IGE President Chris Seiple spoke today as an expert-witness at a Congressional Human Right Caucus (CHRC) briefing on religious freedom in Vietnam. Sponsored jointly by the CHRC, the CHRC Taskforce on International Religious Freedom (TIRF), and the Congressional Caucus on Vietnam (CCV), the briefing addressed key issues regarding Vietnam’s current climate towards religious freedom, and also examined progress that has been made in Vietnam since its designation by the U.S. Department of State as a Country of Particular Concern (CPC) in 2004-2006.

The CHRC briefing was chaired by Congresswoman Loretta Sanchez. Several expert-witnesses testified with Seiple, including:

    Amb. John Hanford, U.S. Department of State;

    Commissioner Leonard Leo, U.S. Commission on International

    Religious Freedom;

    T. Kumar, Amnesty International;

    Nguyen Dinh Thang, Boat People SOS; and

    Sereivuth Prak, Khmer Kampuchea-Krom Federation.

Seiple recently returned from his fifth trip to Vietnam in the past three years. In his written testimony, he described Vietnam as “…a country amidst serious transition and strategic transformation.” He stated that the Vietnamese, from common citizens to government leaders, “…have made the collective decision to not only participate in the world economy, but to join the global civil society as well. In time, I am convinced that Vietnam will be a leader in each.”

Seiple noted that significant economic advances have been made in Vietnam over the past several years, revealing the country’s desire to develop a strong civil society, one that is free from the grinding poverty that has plagued it for so long. He explained that these trends, “…indicate a desire to not let the past—from previous military enemies to failed economic policies—influence the future.”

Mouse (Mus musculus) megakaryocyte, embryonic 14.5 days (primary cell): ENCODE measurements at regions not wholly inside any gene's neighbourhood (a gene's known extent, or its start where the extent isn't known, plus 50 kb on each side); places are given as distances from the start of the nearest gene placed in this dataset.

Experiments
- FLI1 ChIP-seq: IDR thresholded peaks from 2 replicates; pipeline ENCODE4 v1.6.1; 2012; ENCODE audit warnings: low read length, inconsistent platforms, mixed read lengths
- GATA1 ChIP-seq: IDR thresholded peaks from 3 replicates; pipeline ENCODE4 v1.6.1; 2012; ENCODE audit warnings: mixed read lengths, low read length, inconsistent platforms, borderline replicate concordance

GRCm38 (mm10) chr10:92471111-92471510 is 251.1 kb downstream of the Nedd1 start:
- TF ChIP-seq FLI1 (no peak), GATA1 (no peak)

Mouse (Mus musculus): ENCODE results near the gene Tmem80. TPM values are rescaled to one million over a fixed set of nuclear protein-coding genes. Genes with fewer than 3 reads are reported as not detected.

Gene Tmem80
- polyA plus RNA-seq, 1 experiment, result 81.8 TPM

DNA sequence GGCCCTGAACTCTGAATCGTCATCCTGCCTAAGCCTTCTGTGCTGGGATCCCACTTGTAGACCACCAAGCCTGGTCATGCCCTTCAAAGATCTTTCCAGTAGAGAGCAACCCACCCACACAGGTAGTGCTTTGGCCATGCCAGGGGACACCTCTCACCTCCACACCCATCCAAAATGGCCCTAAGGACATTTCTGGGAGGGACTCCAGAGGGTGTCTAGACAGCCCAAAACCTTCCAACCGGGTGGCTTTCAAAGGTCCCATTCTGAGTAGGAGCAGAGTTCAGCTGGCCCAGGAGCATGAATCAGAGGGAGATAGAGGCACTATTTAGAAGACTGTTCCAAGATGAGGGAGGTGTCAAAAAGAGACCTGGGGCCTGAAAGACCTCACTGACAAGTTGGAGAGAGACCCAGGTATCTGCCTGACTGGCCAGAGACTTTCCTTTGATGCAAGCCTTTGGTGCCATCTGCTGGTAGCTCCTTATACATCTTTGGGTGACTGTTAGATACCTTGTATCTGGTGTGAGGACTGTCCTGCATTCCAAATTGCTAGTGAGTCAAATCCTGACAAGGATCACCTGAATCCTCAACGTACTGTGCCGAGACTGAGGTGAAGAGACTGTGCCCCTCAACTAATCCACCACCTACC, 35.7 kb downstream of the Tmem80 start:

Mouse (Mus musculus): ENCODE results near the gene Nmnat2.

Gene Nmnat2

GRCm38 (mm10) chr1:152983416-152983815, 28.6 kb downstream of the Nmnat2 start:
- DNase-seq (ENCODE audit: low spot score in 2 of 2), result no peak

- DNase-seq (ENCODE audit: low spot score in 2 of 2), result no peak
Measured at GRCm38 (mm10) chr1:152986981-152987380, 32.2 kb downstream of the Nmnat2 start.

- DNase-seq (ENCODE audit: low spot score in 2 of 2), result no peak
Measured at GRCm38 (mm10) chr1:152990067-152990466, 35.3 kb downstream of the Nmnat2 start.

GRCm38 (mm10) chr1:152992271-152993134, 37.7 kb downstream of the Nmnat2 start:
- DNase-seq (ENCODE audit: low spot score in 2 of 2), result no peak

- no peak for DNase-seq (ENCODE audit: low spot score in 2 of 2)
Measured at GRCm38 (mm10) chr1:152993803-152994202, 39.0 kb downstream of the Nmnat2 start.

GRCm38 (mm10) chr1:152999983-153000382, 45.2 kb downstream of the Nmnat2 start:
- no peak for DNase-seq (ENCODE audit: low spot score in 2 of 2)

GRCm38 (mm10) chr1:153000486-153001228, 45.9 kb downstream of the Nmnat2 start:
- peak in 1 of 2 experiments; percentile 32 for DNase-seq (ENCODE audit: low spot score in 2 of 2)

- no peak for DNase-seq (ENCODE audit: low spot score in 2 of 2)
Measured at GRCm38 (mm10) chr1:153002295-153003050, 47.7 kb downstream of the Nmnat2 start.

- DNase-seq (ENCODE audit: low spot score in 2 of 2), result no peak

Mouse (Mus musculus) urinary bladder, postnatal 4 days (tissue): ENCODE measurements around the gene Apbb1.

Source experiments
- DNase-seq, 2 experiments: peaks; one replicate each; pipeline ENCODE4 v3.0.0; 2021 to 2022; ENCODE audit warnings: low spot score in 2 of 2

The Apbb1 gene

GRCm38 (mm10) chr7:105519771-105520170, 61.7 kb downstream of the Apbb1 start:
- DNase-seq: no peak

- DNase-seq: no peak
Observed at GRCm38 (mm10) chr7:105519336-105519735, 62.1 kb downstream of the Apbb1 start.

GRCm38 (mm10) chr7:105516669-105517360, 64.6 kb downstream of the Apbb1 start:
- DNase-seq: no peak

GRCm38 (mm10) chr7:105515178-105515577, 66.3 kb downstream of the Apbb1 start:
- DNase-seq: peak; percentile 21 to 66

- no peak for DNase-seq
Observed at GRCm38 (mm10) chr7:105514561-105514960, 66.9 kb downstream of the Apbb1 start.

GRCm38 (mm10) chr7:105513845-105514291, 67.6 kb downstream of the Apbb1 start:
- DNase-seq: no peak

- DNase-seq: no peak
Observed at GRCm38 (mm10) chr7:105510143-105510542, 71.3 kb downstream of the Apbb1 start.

In his statement, Seiple encouraged a step-by-step approach to religious freedom in Vietnam, and noted that ongoing challenges are not in violation of the 2006 International Religious Freedom Act’s guidelines. Although there is still much work to be done, a series of ordinances, decrees, and guidelines have begun to create “…a new framework for how religion and the state work together for society’s sake.” This framework is unprecedented in Vietnamese history, and Seiple stressed that the promotion of religious freedom at the intersection of culture and the rule of law requires innovative persistence.

Seiple shared with the CHRC that, “…It has been our direct experience at IGE that promoting religious freedom is indeed possible, but only through a relational diplomacy that simultaneously works from the top-down and the bottom-up.” He explained that IGE’s commitment to building relationships across all levels of society has create a much-needed space for dialogue about Vietnam’s desire to move “…toward a legal framework that allows religion and state to peacefully co-exist where both serve society.” He emphasized that is it only through time-intensive relational diplomacy that significant progress can be made.

He concluded by saying that Vietnam is committed to working to “…develop a religious freedom framework and enable an even stronger civil society.” His full statement is available in pdf format.